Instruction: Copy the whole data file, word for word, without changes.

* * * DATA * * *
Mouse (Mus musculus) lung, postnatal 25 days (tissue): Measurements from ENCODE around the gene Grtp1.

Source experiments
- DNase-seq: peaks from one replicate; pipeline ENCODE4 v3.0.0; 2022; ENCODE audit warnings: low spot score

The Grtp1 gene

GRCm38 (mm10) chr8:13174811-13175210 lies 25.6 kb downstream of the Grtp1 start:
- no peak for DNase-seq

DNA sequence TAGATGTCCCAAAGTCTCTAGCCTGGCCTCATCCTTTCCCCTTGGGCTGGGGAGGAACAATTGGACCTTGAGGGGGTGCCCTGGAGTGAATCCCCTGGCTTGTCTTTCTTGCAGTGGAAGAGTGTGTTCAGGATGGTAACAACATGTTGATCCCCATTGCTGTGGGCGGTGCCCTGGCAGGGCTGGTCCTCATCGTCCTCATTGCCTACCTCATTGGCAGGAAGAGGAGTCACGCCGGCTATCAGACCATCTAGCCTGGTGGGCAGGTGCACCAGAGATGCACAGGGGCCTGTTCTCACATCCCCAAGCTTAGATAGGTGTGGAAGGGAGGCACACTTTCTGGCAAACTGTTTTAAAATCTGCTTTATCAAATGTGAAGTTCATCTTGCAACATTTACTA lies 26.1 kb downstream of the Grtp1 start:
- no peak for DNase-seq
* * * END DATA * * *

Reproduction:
Mouse (Mus musculus) lung, postnatal 25 days (tissue): Measurements from ENCODE around the gene Grtp1.

Source experiments
- DNase-seq: peaks from one replicate; pipeline ENCODE4 v3.0.0; 2022; ENCODE audit warnings: low spot score

The Grtp1 gene

GRCm38 (mm10) chr8:13174811-13175210 lies 25.6 kb downstream of the Grtp1 start:
- no peak for DNase-seq

DNA sequence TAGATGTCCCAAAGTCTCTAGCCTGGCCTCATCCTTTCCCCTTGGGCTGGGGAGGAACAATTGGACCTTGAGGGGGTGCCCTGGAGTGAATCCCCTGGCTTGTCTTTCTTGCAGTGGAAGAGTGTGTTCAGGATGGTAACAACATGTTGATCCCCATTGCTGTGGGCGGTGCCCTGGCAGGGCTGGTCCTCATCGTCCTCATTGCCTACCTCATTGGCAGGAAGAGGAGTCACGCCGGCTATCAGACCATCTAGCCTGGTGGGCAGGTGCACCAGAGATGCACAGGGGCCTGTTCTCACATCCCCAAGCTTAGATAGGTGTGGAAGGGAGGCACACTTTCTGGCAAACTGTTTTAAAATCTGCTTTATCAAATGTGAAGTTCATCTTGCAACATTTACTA lies 26.1 kb downstream of the Grtp1 start:
- no peak for DNase-seq